For more information on West Nile Virus and how to prevent it, please contact the Central District Health Department at (308) 385-5175 or email health@cdhd.ne.gov.

NEBRASKA’S COVID-19 EMERGENCY DECLARATION ENDS, VACCINATIONS CONTINUE AT THE CDHD

(6/29/21)

Nebraska Governor Pete Ricketts announced the State of Emergency, declared on March 13, 2020 in response to the COVID-19 pandemic, will be ending at 11:59 p.m. on June 30. While this will change how the Central District Health Department will handle several issues, it will not change the ready access to COVID-19 vaccines at our facility.

“The end of the State of Emergency does not mean any change in vaccine availability,” Teresa Anderson, CHDH Health Director, said. “On the contrary, with variants on the rise in our part of the country, it is vital to get vaccinated and we will not turn anyone away.”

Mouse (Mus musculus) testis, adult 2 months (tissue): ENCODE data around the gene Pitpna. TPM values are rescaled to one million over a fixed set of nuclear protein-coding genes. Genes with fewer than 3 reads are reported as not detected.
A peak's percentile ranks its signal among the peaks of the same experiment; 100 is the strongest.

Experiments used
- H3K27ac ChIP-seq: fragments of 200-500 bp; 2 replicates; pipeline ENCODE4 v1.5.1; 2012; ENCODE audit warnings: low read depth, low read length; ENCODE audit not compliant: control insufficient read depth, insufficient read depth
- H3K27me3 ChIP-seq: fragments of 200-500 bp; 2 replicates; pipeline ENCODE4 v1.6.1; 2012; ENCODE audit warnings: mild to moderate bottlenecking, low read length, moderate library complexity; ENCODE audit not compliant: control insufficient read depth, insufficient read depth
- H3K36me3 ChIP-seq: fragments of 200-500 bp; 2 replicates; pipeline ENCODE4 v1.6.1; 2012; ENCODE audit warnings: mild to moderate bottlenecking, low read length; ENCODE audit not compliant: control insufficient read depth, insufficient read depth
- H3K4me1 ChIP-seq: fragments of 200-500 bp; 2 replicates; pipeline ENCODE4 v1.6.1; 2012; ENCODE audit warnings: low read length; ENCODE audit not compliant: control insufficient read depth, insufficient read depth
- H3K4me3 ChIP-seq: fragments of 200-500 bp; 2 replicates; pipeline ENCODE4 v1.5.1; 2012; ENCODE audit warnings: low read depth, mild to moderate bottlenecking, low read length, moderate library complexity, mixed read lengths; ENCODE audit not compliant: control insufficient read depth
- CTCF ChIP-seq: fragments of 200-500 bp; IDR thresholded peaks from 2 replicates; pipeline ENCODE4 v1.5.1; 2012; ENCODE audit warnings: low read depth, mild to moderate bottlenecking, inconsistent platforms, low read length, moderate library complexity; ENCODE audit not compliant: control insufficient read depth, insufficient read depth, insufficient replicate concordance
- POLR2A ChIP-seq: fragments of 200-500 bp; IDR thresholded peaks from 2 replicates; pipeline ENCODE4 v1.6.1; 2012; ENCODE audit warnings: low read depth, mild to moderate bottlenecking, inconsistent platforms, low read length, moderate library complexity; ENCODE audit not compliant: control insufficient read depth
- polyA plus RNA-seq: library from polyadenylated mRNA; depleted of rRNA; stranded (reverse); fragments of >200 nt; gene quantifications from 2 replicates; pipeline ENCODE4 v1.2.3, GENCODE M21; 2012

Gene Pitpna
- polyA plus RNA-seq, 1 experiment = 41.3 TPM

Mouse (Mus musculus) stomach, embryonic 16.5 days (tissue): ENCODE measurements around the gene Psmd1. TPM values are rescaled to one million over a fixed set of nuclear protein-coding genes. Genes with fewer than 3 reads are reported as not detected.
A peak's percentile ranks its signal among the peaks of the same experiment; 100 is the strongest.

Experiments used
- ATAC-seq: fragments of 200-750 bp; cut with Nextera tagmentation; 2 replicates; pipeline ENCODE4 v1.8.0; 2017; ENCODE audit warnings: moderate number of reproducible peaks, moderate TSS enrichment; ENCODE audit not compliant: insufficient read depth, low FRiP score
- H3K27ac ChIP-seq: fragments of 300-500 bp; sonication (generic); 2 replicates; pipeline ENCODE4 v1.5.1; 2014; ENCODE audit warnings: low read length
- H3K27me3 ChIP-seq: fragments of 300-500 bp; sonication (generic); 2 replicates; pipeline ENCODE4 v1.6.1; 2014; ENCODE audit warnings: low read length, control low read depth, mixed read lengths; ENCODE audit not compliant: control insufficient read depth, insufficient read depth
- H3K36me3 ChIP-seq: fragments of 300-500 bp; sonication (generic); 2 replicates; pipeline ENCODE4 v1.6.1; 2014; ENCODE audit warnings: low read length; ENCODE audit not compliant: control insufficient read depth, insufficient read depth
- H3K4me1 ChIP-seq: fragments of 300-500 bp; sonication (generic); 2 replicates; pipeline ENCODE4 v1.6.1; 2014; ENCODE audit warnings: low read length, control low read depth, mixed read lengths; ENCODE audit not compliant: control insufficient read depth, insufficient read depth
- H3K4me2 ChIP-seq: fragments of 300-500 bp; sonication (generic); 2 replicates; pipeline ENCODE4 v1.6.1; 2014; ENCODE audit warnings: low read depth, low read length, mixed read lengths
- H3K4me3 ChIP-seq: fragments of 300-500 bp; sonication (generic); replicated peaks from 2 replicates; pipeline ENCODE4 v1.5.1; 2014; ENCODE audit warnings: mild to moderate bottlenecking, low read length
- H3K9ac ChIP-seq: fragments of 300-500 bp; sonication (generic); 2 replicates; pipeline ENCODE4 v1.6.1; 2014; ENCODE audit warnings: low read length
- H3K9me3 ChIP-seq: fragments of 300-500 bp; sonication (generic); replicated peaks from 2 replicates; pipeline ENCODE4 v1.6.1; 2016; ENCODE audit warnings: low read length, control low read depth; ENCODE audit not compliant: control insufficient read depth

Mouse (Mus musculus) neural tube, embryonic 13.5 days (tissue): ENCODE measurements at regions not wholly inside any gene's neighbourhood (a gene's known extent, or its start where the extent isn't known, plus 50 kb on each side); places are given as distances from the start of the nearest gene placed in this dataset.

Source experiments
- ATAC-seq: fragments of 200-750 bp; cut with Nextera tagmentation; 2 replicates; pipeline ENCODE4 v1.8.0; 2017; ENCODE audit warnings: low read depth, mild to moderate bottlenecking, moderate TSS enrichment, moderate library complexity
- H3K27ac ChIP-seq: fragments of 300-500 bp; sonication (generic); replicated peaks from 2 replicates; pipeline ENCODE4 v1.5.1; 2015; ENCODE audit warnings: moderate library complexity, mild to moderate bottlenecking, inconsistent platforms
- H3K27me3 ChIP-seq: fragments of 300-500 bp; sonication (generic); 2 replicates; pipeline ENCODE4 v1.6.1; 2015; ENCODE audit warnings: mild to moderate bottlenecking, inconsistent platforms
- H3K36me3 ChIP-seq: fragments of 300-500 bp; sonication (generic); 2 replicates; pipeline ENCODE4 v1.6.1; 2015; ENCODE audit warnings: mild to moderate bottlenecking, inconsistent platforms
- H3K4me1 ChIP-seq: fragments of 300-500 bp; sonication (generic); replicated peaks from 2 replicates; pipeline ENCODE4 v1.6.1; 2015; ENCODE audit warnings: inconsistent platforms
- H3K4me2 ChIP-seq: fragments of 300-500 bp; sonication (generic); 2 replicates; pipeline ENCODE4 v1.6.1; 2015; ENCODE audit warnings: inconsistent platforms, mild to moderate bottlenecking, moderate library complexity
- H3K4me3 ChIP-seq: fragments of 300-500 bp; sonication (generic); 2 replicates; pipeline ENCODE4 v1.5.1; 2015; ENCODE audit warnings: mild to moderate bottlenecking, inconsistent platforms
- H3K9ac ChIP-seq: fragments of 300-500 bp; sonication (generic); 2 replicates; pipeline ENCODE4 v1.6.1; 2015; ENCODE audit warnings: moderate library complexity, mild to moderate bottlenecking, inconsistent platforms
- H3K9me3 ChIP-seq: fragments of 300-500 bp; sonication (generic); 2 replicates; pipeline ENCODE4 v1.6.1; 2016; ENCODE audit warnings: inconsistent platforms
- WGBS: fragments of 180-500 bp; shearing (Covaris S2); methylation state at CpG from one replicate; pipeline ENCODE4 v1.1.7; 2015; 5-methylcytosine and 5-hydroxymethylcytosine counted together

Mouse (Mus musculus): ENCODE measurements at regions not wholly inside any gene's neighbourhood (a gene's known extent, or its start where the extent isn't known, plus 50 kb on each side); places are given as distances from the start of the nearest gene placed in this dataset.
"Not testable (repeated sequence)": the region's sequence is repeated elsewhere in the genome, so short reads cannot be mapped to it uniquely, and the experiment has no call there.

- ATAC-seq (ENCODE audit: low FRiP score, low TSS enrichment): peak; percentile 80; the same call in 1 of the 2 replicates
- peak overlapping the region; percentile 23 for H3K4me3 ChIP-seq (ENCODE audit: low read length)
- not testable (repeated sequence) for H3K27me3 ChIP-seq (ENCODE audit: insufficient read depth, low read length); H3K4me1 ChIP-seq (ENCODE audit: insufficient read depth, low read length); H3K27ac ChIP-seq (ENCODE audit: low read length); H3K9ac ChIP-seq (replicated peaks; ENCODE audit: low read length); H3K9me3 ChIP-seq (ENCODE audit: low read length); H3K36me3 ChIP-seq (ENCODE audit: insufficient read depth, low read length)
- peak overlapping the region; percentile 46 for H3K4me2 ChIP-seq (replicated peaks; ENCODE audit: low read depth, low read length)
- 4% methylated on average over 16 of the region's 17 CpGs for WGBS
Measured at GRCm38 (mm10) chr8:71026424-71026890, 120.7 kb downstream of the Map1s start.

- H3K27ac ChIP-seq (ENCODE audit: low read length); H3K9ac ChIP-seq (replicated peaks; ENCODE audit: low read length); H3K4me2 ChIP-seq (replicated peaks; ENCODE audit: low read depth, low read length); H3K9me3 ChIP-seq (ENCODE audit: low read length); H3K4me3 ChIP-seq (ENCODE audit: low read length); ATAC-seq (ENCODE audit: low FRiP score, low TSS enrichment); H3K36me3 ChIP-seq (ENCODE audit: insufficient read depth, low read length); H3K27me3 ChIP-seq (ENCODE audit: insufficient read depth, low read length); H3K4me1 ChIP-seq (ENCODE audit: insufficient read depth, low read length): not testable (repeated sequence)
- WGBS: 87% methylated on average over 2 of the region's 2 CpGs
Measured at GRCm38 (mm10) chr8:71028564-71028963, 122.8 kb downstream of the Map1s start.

The Central District Health Department offers vaccines from 9 a.m. – 4:30 p.m. Mondays – Fridays with Thursday clinics running until 8 p.m. No appointment is necessary. As a result of the State of Emergency ending, the health department will start billing insurance for COVID-19 vaccinations. Those without health insurance or whose insurance does not provide coverage of the vaccine can get a vaccine at no cost.

With the July 4th holiday coming up, Anderson said vaccinations are the best way to make sure you have a great holiday weekend.

“Those who are vaccinated don’t just protect themselves, but others,” she said. “Right now there are a lot of people in the Central District who are not protected against COVID-19. Every single vaccination matters.”